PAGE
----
A team of cybersecurity researchers – Abhishek Anand, Chen Wang, JIan Liu, Nitesh Saxena, and Yingying Chen – have discovered and demonstrated a new side -channel attack that could potentially allow apps to listen in on the voice coming through an Android phone’s loudspeakers without requiring any device permissions.
This new attack has been named Spearphone. It works by taking advantage of the accelerometer built into most Android phones. An accelerometer is a sensor that can detect and monitor the movement of a phone, like being shaken, tilted, or lifted up. The accelerometer can be accessed by any app with any permissions.
According to The Hacker News, “Since the built-in loudspeaker of a smartphone is placed on the same surface as the embedded motion sensors, it produces surface-borne and aerial speech reverberations in the body of the smartphone when loudspeaker mode is enabled.” The nature of sound is vibrations that travel through a medium transferring energy to our ear drums which then translate the mechanical vibrations into electric signals which our brains translate into sounds. This attack bypasses the need for a second microphone replacing the audio receiver with the accelerometer in the phone itself to translate the soundwaves into electrical messages.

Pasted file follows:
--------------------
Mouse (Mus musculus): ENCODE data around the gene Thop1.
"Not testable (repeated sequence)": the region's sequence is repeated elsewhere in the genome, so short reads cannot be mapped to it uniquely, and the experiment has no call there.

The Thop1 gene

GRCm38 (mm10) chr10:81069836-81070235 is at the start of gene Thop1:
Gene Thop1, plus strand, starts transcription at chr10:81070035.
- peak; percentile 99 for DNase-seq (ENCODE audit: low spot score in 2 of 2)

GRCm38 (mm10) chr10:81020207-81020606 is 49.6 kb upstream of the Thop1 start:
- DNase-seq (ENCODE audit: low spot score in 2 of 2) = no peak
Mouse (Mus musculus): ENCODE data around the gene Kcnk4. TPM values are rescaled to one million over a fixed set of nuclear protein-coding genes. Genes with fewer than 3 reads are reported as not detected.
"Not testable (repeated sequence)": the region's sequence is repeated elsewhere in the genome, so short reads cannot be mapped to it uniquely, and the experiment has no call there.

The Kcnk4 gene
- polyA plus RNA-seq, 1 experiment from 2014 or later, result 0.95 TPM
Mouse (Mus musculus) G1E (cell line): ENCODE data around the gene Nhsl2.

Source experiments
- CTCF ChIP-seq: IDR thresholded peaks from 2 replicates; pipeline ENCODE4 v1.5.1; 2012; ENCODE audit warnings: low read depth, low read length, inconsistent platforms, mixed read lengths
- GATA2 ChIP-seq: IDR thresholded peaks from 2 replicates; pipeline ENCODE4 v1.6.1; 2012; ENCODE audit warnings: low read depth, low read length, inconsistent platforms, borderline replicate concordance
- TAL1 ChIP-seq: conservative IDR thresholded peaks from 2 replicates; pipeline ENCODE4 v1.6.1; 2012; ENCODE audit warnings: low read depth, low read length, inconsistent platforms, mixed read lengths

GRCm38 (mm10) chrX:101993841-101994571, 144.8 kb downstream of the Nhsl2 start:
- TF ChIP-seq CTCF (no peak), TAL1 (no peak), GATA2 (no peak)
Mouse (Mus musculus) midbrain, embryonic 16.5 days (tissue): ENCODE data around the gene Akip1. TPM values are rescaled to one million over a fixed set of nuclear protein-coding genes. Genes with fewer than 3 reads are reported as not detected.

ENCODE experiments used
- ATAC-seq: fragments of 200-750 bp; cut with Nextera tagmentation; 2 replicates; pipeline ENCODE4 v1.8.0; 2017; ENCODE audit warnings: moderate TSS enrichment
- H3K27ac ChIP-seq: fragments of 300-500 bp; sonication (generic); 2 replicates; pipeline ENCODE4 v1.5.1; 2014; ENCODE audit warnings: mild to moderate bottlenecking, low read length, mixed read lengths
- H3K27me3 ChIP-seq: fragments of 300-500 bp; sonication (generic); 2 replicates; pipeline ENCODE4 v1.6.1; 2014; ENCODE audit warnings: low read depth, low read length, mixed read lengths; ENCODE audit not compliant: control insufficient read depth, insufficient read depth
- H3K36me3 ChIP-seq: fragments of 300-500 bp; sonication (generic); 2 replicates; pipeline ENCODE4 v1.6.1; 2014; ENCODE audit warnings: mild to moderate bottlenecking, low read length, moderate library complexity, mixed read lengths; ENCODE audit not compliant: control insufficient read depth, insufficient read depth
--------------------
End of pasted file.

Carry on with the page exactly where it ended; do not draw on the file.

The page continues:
The researchers created and Android application that was designed to record speech reverberations using the accelerometer and send the captured data back to an attacker-controller server as a proof-of-concept. The researchers have shown that this attack can successfully be used to spy on phone calls, listen to voice notes or multimedia, and to spy on the use of an assistant such as Google Assistant or Bixby, as shown below.